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AIDS Healthcare Foundation Presents AfricAlive: Portraits of Success

Traveling Photo Exhibit Celebrates Life

By (BI) Susanna Daniel

NEW YORK, Feb. 28 -- AIDS Healthcare Foundation (AHF), the nation's largest AIDS organization presents AfricAlive: Portraits of Success, a traveling exhibit featuring life-size photographic portraits of men, women and children living with HIV/AIDS at the Prince George Gallery in New York, opening March 1.

The exhibit puts the African AIDS epidemic in focus by sharing striking and everyday images and stories of 35 patients from AHF's free AIDS treatment clinics in South Africa and Uganda.

The featured patients are among the fortunate few on treatment. The magnificent photographic portraits were taken by globally recognized photographer Dorit Thies.

"It has been ten years since life-saving treatments were first introduced in the developed world, yet today 95 percent of those in need worldwide still have little or no access to these drugs," said Michael Weinstein, AIDS Healthcare Foundation president.

"AfricAlive demonstrates how treatment can be used successfully in resource-poor countries and provides a look at how personal will, when combined with effective medicine, can save lives once thought lost."

The AfricAlive exhibit features both vibrant portraits and brief biographical sketches which relate, in the subject's own words, how AIDS has impacted their family and how access to treatment has changed their lives.

"AfricAlive: Portraits of Success, is a wonderful look at the effects of ARV treatment," said Alicia Keys, Keep a Child Alive Global Ambassador.

"I have seen firsthand the devastation that the HIV/AIDS epidemic continues to inflict on families in Africa, and I am personally dedicated to using my voice to raise awareness and bring this desperately needed treatment to families and children in Africa and elsewhere. I encourage people to visit this exhibit in New York and view Dorit Thies' extraordinary images of lives saved at AIDS Healthcare Foundation clinics in South Africa and Uganda. Many of these people are those that Keep a Child Alive helps, so we are happy to support this show in any way we can. May it serve as a call to action for greater AIDS treatment efforts worldwide."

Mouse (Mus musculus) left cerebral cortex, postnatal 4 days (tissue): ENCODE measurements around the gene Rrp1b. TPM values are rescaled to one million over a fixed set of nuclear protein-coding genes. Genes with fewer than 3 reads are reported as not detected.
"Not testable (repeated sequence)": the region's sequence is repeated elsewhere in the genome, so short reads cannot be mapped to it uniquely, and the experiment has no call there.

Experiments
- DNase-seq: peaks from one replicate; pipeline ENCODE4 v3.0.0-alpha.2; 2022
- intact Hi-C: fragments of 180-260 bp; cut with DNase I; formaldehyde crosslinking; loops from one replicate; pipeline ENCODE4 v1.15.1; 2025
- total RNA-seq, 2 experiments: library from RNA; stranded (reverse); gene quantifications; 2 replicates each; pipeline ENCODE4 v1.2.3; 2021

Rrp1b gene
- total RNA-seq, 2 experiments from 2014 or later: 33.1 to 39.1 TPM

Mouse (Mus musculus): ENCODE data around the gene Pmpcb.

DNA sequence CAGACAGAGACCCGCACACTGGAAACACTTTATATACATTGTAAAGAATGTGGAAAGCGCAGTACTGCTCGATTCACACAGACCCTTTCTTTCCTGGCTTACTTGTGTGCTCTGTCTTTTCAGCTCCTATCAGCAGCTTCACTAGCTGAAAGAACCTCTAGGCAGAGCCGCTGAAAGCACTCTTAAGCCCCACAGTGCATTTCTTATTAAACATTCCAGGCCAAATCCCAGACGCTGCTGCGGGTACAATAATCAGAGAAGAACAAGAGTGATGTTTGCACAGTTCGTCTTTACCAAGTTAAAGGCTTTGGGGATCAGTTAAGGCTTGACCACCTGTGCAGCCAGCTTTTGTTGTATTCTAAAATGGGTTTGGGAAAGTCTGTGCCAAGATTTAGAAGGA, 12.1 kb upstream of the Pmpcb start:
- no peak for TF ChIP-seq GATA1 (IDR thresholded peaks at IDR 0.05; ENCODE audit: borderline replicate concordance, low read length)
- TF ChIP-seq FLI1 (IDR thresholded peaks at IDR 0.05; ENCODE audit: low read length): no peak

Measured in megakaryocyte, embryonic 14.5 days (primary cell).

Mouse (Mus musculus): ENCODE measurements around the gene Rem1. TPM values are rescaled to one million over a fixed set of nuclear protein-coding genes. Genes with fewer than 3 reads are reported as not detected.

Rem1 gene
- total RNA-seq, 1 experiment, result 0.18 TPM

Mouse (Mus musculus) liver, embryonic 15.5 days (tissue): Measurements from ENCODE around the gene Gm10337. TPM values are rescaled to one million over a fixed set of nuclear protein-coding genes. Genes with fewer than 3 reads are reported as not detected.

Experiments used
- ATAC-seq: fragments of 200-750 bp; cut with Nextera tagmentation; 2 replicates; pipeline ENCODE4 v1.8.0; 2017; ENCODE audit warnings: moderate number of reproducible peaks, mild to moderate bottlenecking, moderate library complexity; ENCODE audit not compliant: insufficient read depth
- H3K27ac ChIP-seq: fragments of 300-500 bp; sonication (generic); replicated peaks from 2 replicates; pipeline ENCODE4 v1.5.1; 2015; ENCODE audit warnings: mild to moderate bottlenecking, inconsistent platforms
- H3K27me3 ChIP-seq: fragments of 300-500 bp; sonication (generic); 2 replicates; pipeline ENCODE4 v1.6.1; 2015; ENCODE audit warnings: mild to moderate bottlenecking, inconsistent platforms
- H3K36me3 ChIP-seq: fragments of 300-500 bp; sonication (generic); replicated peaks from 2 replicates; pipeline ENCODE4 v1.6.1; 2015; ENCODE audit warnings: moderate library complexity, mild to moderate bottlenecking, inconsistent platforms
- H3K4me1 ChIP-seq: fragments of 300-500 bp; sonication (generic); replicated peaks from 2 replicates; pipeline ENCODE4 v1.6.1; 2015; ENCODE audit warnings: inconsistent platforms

"AfricAlive shows that treatment equals life," added Weinstein. "These amazing portraits and the stories of lives saved truly separate the rhetoric from the reality in global AIDS treatment efforts. We have the tools to treat AIDS today -- the question is whether we collectively have the will to share treatment with those in need in Africa and the developing world. It is my sincere hope that AfricAlive serves as a touchstone and catalyst to help bring AIDS treatment to many, many more of those in need."

AHF created AfricAlive to raise both awareness and funds to support its Africa-based AIDS clinics. All exhibit proceeds will support life-sustaining care and treatment to those in desperate need. In addition, 500 limited edition portrait books, custom made of banana leaves in Uganda and signed by the photographer, will be available for silent auction at the exhibit.
Patient Stories; Lives Saved

The stories are compelling. AfricAlive subject Judith Kiganda, age 36 from Uganda tested positive in 2001. She has lost her husband and many relatives to AIDS and said, "I felt the world had come to an end, but now I am used to it. The drugs are life in themselves."

Many AHF patients are trailblazers in their own communities, because they are breaking the stigma of AIDS by seeking treatment. Buselaphi Maphumulo, her husband and five-year-old son all receive treatment from the AHF's lthembalabantu clinic in South Africa.

Buselaphi notes, "I can say treatment is helping as it has saved my life. I even sent several friends to the clinic. My family is so proud of me that I stood up -- so now they say they have no fear anymore. They will go for treatment."

AfricAlive will open at the Prince George Gallery in New York on March 1, 2006 (15 East 27th St. between Madison & 5th). The exhibit will stay in New York through March 22. More information on the exhibit including exhibit hours is available at www.aidshealth.org.

AfricAlive will also travel to Los Angeles, Washington, D.C., Amsterdam and Toronto. The Toronto exhibit will coincide with the biannual International AIDS Conference.

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